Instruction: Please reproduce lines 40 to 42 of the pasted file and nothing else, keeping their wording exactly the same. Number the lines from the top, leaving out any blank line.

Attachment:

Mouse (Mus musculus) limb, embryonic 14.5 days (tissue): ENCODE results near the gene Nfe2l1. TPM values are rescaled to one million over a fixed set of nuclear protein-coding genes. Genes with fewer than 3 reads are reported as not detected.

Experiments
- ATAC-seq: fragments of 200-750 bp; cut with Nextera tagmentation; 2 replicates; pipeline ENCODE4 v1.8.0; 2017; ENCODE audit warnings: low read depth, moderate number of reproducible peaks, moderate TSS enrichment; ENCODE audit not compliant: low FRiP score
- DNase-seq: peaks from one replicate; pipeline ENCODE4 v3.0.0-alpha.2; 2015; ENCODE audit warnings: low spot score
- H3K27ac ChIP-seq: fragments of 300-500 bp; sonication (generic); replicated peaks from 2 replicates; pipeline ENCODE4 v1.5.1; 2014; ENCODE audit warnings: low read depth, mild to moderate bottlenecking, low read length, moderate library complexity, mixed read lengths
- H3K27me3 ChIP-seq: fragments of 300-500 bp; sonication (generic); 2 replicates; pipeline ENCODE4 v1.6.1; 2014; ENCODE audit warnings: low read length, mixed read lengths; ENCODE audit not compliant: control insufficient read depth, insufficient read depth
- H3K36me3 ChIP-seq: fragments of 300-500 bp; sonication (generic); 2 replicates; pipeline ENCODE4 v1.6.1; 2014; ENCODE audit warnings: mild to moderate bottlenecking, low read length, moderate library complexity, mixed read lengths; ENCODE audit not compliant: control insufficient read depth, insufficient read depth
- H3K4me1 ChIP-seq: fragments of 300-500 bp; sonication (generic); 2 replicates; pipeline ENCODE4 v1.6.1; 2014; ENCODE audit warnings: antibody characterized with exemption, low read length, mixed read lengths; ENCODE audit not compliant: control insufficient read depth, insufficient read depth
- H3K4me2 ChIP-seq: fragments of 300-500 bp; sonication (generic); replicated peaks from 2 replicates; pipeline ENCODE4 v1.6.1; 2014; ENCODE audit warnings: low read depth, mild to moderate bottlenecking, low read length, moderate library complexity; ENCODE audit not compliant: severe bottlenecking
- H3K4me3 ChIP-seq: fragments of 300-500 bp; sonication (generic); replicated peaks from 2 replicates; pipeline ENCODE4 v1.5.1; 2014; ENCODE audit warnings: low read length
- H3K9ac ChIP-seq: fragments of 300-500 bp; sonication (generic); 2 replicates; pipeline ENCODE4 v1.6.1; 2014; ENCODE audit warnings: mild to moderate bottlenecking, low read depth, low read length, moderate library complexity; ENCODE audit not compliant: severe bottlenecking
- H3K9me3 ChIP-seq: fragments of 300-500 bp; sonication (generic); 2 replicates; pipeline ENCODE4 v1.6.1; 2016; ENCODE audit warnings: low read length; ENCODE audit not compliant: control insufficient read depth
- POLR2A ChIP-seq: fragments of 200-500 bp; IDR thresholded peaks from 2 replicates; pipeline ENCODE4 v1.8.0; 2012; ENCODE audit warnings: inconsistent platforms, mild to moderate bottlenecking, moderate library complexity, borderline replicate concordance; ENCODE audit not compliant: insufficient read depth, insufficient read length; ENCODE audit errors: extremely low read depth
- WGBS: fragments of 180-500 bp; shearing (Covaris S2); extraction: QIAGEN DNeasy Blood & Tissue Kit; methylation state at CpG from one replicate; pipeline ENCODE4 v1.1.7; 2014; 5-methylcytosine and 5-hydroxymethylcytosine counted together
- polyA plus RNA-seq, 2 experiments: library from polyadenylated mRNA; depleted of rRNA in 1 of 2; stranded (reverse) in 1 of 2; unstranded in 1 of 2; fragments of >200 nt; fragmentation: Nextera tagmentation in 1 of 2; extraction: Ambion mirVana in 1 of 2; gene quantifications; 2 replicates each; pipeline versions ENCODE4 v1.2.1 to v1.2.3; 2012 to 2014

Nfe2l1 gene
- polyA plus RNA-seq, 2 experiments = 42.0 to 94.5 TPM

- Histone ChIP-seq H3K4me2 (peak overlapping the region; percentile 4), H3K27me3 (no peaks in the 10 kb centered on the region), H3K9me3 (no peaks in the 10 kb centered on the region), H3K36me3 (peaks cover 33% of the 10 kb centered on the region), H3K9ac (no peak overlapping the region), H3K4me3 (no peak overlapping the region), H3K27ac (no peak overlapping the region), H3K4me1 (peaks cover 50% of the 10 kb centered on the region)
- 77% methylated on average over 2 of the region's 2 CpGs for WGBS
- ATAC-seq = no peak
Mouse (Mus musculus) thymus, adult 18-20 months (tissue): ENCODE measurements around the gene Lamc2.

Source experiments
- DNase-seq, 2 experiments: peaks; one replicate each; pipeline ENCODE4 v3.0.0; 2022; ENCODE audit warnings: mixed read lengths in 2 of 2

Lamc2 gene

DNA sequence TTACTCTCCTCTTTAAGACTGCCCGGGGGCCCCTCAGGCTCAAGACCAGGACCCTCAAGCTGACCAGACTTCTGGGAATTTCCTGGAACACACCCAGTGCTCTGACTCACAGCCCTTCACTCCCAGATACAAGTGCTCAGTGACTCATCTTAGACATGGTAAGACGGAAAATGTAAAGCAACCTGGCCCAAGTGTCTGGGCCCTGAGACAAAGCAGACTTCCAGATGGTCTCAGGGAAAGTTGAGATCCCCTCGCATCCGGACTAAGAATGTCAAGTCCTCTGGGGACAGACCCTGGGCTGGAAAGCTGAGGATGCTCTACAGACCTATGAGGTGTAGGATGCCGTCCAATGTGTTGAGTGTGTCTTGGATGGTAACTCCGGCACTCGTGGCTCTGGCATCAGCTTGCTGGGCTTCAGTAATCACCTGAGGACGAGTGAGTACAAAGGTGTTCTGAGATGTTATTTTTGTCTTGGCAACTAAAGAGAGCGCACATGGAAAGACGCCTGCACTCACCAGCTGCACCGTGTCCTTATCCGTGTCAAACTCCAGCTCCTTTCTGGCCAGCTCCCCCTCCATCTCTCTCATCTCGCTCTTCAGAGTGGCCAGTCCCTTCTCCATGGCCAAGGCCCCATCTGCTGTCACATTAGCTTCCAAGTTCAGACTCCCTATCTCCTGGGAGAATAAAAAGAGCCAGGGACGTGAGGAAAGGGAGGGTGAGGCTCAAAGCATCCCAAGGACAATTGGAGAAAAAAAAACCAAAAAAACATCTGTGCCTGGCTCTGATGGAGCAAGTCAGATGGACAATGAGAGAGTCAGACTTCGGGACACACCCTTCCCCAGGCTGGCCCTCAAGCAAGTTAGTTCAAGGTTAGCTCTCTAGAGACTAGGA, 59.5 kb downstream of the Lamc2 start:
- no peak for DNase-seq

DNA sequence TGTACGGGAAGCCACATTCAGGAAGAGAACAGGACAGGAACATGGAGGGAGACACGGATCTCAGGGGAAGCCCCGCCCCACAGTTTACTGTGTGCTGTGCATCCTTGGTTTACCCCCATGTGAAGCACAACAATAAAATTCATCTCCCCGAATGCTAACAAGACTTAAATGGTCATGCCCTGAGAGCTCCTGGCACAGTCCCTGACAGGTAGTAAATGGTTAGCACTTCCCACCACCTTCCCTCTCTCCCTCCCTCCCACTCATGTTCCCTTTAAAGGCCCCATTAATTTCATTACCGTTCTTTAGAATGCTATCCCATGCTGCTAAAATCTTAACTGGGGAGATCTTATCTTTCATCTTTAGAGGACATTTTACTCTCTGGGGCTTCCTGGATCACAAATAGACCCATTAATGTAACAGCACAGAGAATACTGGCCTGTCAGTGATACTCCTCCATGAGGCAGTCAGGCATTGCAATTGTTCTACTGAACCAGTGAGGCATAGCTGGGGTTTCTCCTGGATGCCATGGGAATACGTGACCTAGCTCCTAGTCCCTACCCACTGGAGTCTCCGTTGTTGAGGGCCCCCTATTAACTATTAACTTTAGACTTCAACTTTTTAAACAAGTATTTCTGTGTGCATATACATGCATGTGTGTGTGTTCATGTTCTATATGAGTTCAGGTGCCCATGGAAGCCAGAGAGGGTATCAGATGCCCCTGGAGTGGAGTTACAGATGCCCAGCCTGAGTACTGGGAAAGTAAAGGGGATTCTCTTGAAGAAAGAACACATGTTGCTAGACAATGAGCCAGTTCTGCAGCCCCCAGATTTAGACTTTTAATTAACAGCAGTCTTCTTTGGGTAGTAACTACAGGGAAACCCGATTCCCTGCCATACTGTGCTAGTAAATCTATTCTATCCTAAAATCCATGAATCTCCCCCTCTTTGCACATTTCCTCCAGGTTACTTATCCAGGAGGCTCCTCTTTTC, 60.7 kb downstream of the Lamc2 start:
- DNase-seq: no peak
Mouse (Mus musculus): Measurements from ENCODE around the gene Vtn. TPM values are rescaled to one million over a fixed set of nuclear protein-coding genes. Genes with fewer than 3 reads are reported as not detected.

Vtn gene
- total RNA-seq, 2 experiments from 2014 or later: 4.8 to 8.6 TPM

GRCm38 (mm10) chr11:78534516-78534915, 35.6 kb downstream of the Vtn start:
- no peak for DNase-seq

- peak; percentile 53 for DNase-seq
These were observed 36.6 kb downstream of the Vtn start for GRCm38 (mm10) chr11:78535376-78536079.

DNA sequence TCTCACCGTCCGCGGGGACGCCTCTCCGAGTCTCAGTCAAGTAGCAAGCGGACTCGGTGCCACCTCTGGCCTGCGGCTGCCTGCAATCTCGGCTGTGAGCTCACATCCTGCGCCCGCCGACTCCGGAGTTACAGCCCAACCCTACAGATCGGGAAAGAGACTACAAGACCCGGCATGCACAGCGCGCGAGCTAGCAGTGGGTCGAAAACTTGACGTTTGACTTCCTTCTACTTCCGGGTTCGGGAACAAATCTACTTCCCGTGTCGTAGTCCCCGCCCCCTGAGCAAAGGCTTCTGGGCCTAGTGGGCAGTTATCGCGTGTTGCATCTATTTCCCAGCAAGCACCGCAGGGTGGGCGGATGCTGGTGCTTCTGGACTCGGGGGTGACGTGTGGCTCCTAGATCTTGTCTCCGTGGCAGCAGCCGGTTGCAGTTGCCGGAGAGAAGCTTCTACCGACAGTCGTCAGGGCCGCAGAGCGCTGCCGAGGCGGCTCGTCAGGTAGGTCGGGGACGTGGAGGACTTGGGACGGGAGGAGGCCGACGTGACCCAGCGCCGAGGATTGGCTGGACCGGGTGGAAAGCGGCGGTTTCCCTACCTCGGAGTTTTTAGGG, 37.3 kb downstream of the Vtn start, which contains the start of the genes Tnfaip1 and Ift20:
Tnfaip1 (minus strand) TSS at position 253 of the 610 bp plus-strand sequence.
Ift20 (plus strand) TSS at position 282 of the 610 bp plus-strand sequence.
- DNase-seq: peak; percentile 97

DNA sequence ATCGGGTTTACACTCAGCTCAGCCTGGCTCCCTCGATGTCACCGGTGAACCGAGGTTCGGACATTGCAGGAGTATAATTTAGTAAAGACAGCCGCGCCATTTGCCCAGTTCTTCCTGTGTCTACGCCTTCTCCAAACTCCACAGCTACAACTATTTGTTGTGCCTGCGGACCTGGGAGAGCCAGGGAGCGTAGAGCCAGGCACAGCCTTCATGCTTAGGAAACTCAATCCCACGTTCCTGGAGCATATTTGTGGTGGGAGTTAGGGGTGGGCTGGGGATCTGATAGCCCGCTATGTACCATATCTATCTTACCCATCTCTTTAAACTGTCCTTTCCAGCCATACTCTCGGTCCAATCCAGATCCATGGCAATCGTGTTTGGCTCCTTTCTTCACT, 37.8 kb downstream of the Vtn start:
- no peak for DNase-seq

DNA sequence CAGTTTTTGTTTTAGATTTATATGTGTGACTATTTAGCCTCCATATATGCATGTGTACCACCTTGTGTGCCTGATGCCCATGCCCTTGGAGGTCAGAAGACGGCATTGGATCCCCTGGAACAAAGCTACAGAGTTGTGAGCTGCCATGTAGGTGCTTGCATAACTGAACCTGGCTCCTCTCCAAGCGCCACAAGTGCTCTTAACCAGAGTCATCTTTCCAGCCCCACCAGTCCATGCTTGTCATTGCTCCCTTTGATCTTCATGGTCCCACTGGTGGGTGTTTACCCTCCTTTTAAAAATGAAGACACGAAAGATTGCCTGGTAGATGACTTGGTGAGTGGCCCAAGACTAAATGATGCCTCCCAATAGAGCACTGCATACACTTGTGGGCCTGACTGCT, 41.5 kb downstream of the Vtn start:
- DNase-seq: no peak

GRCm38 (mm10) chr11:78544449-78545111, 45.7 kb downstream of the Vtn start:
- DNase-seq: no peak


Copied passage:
DNA sequence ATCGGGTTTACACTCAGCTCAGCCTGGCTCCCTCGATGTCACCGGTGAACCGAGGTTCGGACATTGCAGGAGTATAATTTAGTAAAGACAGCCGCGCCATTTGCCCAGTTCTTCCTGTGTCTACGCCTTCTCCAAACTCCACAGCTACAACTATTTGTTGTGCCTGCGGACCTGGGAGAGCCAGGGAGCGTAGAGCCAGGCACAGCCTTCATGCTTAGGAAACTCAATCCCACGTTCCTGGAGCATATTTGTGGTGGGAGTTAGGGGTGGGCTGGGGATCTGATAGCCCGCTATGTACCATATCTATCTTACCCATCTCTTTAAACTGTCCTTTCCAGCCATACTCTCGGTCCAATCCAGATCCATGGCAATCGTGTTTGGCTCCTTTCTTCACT, 37.8 kb downstream of the Vtn start:
- no peak for DNase-seq

DNA sequence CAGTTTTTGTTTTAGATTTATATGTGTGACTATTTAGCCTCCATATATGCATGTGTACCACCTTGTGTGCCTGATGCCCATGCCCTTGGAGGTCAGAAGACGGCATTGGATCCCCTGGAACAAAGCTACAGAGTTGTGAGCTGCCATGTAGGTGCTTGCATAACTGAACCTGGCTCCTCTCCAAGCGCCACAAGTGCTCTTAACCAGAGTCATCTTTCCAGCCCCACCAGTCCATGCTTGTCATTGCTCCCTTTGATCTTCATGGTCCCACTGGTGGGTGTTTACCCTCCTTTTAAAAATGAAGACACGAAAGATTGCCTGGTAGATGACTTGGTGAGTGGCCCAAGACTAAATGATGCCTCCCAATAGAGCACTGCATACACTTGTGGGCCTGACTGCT, 41.5 kb downstream of the Vtn start: